Editorial: A tart ruling

One hopes that Ontario Attorney General Yasir Naqvi took a look at an Ontario Divisional Court ruling issued recently. The ruling in Gilbert’s LLP v. David Dixon Inc., 2017 ONSC 1345 (CanLii) is a sharp rebuke regarding the current state of the province’s assessment office.

One hopes that Ontario Attorney General Yasir Naqvi took a look at an Ontario Divisional Court ruling issued recently.

The ruling in Gilbert’s LLP v. David Dixon Inc., 2017 ONSC 1345 (CanLii) is a sharp rebuke regarding the current state of the province’s assessment office.

In the ruling, Justice Ian Nordheimer documents issues with the processes that lawyers must go through to get unpaid fees, and he also issues a reproach to the provincial government for failing to deal with the issue.

“The situation in the Assessment Office has deteriorated . . . while the number of lawyers in the Province has increased, as has the amount of legal services being provided and also, presumably, the number of written fee agreements being entered into,” he says.

Law Times reports that backlogs in the assessment office at the Ontario Superior Court in Toronto have often led to waits of more than three years before lawyers seeing fees have their matters heard by an assessment officer.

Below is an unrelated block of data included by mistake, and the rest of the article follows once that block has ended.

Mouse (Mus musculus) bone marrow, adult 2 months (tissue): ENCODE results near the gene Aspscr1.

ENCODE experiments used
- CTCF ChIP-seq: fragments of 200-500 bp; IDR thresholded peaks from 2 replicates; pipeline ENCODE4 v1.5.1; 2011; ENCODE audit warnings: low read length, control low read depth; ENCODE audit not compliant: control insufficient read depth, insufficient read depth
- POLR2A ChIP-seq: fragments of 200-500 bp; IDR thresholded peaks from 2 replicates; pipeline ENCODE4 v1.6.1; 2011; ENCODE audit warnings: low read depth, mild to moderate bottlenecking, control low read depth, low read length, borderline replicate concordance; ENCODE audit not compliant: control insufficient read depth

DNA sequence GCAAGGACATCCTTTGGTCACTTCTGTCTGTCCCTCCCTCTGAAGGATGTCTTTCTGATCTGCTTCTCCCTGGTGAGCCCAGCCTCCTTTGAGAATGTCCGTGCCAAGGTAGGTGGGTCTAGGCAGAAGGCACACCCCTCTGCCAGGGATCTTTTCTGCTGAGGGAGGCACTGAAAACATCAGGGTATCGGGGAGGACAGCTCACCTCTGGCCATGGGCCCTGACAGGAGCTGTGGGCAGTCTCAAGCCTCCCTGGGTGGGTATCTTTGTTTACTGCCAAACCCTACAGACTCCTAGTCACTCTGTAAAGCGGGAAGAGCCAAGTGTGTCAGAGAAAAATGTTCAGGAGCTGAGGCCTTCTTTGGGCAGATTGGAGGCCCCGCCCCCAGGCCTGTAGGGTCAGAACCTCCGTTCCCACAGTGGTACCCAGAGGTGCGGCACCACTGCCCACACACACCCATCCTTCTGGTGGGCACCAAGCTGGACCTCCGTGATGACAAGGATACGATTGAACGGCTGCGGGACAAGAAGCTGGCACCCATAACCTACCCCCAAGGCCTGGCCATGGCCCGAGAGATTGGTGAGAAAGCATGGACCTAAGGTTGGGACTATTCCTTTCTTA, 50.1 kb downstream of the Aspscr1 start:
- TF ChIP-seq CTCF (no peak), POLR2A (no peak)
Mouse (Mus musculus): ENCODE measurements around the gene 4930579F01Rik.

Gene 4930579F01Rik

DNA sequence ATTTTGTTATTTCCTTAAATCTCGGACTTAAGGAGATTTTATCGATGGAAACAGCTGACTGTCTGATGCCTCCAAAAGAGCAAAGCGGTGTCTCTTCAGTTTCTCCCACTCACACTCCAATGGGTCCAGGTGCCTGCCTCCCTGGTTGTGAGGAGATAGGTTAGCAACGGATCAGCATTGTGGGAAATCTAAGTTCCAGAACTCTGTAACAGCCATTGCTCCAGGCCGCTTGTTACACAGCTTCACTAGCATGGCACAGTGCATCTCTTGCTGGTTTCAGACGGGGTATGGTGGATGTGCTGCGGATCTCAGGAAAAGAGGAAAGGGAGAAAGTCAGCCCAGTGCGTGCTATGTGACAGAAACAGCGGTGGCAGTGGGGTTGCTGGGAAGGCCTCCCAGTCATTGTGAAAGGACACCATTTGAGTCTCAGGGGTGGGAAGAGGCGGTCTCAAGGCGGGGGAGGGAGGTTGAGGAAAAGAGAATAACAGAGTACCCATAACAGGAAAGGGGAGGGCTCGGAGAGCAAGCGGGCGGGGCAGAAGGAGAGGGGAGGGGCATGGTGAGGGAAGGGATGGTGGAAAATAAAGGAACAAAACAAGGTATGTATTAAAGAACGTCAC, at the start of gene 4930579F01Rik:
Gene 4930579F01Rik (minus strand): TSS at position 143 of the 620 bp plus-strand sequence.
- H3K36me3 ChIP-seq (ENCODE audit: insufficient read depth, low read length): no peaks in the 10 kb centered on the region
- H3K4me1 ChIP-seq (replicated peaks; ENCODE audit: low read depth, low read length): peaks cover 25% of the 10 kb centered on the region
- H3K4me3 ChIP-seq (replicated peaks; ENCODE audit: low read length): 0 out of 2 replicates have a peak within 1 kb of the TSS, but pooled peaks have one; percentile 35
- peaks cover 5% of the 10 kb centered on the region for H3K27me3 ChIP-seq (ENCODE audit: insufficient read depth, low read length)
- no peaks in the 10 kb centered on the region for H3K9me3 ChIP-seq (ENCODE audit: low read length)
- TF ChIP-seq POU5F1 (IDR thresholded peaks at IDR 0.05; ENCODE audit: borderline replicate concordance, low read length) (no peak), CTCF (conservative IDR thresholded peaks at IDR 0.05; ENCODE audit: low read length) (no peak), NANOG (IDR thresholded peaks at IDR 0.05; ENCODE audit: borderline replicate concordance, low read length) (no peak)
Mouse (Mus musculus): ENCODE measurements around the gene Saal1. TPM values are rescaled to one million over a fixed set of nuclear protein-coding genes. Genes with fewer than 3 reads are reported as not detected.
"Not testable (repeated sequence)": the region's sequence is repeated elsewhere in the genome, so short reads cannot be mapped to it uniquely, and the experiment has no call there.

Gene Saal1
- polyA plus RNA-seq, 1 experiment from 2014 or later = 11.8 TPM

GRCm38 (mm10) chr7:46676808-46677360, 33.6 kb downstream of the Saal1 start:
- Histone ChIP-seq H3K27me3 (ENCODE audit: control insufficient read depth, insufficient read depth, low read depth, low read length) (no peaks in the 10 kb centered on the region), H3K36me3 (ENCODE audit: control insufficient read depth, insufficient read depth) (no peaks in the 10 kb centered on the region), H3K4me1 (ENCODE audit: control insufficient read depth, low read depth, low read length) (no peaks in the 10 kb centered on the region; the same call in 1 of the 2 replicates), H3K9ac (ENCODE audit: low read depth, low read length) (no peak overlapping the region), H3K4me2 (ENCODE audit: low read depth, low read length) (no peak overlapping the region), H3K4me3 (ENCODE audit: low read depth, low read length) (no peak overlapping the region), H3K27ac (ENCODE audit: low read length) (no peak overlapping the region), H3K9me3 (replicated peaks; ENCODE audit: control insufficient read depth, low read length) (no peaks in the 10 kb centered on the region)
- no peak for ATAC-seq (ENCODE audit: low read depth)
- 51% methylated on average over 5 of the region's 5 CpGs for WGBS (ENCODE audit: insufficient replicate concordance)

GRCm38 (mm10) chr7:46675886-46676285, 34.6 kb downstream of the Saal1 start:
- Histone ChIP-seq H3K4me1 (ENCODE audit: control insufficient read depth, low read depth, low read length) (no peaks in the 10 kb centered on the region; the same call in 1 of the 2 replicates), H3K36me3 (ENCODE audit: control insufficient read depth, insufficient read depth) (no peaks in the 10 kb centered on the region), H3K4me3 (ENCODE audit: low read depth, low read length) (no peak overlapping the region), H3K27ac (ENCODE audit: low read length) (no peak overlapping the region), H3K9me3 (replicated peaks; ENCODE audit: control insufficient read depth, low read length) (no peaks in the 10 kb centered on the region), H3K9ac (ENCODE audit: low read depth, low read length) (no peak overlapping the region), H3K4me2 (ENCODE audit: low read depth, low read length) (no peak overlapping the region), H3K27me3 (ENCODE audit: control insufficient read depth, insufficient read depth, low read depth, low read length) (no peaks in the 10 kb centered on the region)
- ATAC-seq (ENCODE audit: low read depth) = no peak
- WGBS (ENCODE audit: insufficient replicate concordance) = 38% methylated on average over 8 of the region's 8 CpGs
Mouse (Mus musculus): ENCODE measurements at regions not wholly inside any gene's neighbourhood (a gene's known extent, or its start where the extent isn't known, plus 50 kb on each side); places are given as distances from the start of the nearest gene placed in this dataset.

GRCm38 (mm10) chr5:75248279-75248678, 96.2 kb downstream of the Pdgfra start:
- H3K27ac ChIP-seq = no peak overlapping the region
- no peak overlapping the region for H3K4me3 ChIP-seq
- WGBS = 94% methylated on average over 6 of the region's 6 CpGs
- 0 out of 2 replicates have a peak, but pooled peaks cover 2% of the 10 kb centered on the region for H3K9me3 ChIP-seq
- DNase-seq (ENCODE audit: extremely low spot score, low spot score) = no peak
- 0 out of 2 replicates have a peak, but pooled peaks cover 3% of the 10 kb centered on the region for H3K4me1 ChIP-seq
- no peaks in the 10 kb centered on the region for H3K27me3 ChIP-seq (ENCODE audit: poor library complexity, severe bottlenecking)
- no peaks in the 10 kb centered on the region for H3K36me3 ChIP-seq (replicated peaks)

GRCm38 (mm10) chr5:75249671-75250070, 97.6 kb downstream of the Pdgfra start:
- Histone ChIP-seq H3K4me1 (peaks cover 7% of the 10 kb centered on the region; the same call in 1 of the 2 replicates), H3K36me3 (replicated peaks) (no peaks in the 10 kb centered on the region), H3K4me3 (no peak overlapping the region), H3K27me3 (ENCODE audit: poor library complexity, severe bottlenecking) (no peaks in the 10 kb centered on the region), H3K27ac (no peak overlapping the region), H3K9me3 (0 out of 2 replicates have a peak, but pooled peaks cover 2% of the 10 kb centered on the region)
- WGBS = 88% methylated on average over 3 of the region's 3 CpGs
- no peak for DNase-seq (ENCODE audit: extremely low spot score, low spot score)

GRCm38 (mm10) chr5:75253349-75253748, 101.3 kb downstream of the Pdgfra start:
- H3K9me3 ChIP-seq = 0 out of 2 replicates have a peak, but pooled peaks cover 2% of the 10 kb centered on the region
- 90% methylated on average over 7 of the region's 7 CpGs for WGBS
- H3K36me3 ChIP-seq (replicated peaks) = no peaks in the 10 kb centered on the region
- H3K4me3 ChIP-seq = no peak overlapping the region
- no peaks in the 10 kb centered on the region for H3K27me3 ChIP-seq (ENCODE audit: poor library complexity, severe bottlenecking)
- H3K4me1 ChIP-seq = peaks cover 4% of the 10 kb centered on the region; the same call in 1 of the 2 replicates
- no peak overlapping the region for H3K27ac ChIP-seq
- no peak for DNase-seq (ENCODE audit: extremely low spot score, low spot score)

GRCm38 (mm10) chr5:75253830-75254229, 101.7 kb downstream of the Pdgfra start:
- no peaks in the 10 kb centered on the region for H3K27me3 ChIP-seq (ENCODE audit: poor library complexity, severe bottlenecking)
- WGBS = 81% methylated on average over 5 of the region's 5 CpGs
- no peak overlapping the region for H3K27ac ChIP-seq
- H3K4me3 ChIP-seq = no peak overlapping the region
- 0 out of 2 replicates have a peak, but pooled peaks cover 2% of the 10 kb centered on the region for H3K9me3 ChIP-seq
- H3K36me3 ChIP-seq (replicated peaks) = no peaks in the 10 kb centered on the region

“. . . The assessment office cannot handle the demands that are currently made of it, and the problems that would be created if every written fee agreement for contentious work, had to be reviewed, through that system, before a lawyer could receive his/her fees,” says the ruling. The ruling states lawyers can bring an action in court to collect unpaid fees, as long as there is no quantum dispute.

“If there is a quantum dispute and you’re within the time frame for proceeding with an assessment, then you’re stuck with that, but if there is no quantum dispute, it seemed to be quite silly to go through this lengthy,  protracted assessment process, which, of course, wasn’t intended to be that but became that,” says Matthew Diskin, a partner with Gilbert’s LLP.

Silly, indeed. Members of the profession will be pleased to hear of a push for progress.

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